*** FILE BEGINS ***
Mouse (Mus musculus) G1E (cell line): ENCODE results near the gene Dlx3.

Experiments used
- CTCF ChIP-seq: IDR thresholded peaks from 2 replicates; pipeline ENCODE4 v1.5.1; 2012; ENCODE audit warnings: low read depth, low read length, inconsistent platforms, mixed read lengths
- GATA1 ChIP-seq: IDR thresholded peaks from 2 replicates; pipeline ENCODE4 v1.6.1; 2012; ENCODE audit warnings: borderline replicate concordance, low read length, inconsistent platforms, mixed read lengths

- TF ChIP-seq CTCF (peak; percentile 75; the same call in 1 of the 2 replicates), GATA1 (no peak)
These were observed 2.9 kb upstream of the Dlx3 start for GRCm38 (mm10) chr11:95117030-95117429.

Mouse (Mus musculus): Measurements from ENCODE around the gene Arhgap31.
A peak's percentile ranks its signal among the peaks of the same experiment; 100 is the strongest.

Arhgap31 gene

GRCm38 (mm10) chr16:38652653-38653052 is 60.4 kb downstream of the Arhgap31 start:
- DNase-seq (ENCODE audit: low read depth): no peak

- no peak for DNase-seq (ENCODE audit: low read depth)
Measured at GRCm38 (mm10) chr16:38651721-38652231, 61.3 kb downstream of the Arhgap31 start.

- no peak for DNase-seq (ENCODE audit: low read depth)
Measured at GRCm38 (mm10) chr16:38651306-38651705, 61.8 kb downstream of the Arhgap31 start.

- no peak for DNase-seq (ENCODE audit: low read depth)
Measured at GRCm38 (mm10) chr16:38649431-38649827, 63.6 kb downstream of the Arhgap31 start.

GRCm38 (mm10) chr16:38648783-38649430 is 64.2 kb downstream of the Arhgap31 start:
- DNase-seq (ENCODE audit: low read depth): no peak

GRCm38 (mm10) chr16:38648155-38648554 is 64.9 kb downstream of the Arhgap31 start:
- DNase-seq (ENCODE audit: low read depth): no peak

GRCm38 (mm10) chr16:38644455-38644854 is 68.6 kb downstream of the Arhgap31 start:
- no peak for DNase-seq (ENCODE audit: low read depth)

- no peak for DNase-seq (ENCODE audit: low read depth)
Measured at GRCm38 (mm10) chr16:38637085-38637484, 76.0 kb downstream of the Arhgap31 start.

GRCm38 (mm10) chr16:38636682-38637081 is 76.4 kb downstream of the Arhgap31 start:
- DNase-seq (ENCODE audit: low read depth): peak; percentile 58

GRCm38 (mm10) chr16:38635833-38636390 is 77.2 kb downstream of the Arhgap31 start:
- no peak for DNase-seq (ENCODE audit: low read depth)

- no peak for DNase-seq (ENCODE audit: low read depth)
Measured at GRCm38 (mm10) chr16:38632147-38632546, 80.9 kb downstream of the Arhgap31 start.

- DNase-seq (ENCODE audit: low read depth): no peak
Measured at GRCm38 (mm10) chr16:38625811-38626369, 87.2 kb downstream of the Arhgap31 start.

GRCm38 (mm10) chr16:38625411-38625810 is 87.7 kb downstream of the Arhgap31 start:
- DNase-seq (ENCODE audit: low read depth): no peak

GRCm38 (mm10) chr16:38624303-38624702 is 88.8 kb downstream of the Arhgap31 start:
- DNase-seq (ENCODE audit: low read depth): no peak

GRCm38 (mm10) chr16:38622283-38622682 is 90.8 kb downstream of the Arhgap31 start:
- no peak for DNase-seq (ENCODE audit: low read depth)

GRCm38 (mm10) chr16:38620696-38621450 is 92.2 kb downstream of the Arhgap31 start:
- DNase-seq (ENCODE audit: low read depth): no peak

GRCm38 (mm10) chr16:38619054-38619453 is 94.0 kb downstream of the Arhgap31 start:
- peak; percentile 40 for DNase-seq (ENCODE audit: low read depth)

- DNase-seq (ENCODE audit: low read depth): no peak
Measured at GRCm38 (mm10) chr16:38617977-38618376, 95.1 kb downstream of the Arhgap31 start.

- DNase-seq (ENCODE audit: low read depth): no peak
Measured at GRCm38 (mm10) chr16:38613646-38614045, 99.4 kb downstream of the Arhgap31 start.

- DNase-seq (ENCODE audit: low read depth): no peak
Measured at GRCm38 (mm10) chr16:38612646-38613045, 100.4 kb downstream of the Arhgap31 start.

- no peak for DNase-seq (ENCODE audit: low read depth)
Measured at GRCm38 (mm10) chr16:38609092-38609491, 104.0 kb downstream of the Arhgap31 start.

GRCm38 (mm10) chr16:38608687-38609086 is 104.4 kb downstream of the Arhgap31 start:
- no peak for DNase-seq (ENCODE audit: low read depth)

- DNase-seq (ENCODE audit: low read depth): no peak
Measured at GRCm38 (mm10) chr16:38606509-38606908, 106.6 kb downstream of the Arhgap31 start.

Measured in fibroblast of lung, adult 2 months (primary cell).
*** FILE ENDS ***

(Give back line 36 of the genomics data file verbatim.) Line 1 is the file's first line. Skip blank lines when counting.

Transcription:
GRCm38 (mm10) chr16:38624303-38624702 is 88.8 kb downstream of the Arhgap31 start: